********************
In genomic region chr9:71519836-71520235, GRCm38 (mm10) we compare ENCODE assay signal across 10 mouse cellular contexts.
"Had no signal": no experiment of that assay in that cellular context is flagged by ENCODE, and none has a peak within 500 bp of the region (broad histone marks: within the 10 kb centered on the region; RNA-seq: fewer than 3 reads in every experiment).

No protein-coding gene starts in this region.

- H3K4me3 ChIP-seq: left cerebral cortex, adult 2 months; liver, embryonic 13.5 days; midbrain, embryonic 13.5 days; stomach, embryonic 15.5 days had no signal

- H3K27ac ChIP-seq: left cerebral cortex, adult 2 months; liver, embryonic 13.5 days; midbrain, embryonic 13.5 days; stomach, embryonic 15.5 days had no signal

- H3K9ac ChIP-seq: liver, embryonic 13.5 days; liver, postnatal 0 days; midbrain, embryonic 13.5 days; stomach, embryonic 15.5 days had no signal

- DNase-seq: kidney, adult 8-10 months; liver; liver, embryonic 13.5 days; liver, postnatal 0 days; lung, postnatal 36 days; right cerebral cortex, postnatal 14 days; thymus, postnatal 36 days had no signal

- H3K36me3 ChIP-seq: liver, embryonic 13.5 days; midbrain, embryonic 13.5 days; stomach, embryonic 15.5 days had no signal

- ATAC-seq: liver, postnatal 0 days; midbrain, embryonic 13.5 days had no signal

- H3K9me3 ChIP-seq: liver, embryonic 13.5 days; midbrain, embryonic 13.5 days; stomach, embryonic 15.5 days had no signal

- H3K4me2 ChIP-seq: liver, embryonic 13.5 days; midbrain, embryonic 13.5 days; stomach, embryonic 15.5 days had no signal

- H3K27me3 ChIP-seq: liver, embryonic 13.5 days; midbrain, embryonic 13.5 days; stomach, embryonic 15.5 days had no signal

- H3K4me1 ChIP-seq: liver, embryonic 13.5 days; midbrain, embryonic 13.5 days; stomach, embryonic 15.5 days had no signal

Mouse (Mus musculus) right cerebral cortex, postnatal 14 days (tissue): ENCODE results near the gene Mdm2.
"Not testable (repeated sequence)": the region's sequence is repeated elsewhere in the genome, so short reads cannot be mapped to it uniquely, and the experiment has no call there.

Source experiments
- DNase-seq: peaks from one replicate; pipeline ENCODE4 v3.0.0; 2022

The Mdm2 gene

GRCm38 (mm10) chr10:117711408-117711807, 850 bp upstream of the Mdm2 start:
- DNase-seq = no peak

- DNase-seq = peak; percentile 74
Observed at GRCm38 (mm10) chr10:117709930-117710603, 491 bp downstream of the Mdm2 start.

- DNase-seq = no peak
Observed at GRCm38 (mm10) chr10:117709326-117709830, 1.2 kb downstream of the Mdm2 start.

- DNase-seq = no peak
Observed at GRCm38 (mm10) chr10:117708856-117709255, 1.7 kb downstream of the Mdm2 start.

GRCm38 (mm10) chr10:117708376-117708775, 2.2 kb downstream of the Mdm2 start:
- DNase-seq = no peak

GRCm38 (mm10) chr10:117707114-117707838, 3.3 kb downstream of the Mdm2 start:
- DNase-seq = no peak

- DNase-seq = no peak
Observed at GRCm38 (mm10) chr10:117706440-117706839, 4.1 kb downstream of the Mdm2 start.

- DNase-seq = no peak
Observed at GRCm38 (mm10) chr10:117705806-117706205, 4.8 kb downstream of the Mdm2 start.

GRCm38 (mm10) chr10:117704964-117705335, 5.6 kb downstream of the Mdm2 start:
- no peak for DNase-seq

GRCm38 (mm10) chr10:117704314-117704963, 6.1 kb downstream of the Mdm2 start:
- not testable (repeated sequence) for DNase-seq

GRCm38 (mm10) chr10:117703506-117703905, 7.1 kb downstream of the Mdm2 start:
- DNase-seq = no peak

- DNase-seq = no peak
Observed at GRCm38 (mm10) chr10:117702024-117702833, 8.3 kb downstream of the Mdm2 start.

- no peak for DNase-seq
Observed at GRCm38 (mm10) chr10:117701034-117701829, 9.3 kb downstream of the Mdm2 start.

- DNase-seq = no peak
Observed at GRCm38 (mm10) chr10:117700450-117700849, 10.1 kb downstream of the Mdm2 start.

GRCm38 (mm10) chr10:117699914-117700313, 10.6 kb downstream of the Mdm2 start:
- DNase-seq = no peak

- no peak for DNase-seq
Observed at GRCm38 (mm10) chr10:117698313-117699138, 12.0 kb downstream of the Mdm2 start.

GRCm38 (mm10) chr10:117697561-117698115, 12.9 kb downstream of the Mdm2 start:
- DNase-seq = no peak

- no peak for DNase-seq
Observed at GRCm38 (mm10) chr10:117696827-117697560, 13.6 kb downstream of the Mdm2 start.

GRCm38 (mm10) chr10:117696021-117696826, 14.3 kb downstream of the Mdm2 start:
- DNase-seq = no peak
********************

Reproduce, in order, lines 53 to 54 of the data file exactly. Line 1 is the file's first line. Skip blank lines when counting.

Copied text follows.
- no peak for DNase-seq
Observed at GRCm38 (mm10) chr10:117696827-117697560, 13.6 kb downstream of the Mdm2 start.